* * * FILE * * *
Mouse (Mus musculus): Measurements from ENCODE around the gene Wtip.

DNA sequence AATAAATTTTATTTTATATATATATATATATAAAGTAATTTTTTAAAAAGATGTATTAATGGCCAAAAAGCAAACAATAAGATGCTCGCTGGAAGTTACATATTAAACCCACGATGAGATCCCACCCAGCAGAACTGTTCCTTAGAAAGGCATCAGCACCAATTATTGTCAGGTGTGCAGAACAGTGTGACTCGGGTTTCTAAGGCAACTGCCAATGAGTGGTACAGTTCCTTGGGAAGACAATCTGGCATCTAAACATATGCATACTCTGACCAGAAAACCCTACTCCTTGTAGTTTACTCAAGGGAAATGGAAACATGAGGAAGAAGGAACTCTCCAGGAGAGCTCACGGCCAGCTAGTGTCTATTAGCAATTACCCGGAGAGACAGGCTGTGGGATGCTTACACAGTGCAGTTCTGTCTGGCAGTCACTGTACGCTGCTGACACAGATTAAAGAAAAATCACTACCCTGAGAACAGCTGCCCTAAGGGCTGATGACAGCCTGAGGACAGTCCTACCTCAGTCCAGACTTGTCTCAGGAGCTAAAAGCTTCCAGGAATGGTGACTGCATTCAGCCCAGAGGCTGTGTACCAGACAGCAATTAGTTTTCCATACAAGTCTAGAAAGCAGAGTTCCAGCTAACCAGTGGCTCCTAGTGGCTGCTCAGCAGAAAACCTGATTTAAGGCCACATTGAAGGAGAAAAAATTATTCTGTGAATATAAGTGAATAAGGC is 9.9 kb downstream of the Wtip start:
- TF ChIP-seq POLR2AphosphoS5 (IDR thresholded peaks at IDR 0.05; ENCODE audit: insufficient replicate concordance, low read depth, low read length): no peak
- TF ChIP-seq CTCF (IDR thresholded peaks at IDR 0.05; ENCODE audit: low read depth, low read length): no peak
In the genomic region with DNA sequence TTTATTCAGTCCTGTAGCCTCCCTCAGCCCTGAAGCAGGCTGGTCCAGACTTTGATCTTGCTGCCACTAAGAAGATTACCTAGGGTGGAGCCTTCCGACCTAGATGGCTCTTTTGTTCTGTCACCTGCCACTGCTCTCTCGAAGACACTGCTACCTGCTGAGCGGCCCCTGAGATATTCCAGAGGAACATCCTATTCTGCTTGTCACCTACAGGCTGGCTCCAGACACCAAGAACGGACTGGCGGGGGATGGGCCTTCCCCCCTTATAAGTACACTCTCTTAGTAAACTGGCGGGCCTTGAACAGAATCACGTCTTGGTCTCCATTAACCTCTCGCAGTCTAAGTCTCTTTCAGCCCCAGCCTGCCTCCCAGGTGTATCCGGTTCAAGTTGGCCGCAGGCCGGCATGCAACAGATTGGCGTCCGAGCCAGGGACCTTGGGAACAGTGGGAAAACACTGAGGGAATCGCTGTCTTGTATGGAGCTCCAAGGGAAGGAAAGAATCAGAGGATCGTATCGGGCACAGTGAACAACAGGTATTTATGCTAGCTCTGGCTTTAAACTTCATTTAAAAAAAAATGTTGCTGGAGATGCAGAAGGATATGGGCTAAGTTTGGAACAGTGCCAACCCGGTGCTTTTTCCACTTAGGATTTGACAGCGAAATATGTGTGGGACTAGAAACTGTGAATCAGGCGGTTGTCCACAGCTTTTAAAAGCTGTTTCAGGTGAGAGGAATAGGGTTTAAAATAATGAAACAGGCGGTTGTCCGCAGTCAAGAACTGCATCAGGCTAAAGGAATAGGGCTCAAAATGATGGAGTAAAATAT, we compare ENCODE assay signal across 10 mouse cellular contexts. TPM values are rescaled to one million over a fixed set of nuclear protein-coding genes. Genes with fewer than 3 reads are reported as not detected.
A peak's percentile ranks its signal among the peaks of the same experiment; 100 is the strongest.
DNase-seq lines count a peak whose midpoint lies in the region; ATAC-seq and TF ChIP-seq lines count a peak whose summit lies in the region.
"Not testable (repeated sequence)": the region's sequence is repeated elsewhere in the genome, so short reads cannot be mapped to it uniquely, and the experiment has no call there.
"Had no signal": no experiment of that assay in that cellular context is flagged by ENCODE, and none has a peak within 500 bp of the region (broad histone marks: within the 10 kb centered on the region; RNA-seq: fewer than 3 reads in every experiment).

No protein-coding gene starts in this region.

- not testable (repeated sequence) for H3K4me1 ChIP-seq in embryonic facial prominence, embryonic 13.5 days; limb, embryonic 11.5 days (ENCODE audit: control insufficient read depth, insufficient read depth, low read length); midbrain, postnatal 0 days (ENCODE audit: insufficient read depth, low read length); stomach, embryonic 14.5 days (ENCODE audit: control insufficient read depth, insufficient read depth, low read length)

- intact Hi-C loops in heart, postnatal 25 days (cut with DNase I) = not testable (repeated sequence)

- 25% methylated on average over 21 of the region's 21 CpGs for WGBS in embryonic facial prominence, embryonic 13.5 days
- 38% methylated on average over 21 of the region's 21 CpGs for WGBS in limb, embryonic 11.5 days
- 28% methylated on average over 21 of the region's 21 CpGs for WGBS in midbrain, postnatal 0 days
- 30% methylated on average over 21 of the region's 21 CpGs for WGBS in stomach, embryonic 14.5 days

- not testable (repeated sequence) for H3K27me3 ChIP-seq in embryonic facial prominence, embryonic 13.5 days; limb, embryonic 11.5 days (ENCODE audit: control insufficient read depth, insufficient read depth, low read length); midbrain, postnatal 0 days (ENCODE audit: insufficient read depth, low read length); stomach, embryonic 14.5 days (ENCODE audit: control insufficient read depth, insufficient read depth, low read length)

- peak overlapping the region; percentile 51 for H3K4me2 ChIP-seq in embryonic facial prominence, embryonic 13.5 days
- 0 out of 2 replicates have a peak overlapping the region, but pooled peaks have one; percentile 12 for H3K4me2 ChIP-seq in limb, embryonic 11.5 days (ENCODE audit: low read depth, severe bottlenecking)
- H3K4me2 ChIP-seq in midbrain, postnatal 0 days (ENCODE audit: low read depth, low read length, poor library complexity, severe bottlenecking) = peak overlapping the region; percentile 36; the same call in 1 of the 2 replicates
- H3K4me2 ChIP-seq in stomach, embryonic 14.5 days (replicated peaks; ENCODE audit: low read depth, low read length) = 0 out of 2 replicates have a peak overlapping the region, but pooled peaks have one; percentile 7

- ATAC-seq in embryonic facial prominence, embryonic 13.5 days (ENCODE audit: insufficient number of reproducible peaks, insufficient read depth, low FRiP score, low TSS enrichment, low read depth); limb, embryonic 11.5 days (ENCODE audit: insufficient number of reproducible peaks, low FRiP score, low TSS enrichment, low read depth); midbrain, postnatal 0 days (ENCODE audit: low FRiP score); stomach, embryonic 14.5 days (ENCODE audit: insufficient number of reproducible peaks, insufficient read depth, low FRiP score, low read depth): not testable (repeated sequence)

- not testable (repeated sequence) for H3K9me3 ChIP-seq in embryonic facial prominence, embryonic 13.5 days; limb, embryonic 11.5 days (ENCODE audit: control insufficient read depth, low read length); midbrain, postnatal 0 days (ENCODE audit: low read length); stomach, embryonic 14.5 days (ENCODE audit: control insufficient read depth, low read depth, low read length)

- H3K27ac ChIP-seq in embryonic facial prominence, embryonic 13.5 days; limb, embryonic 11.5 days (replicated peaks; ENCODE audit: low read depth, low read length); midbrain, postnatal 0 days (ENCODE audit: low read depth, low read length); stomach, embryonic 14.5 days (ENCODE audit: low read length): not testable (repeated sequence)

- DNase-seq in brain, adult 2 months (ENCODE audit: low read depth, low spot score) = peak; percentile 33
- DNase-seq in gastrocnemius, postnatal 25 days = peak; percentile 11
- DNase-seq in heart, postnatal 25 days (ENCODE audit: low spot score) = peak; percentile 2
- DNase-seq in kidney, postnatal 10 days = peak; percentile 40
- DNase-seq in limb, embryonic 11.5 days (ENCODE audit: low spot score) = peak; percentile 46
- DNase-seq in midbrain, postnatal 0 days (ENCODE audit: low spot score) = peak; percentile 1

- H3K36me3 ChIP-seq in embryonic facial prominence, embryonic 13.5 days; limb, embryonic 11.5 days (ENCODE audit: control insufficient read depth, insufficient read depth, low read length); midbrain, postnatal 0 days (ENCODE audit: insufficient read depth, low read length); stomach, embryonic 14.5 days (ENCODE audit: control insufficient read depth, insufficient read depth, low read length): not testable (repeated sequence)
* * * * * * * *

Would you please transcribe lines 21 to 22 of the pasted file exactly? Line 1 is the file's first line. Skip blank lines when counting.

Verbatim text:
- H3K4me2 ChIP-seq in stomach, embryonic 14.5 days (replicated peaks; ENCODE audit: low read depth, low read length) = 0 out of 2 replicates have a peak overlapping the region, but pooled peaks have one; percentile 7

- ATAC-seq in embryonic facial prominence, embryonic 13.5 days (ENCODE audit: insufficient number of reproducible peaks, insufficient read depth, low FRiP score, low TSS enrichment, low read depth); limb, embryonic 11.5 days (ENCODE audit: insufficient number of reproducible peaks, low FRiP score, low TSS enrichment, low read depth); midbrain, postnatal 0 days (ENCODE audit: low FRiP score); stomach, embryonic 14.5 days (ENCODE audit: insufficient number of reproducible peaks, insufficient read depth, low FRiP score, low read depth): not testable (repeated sequence)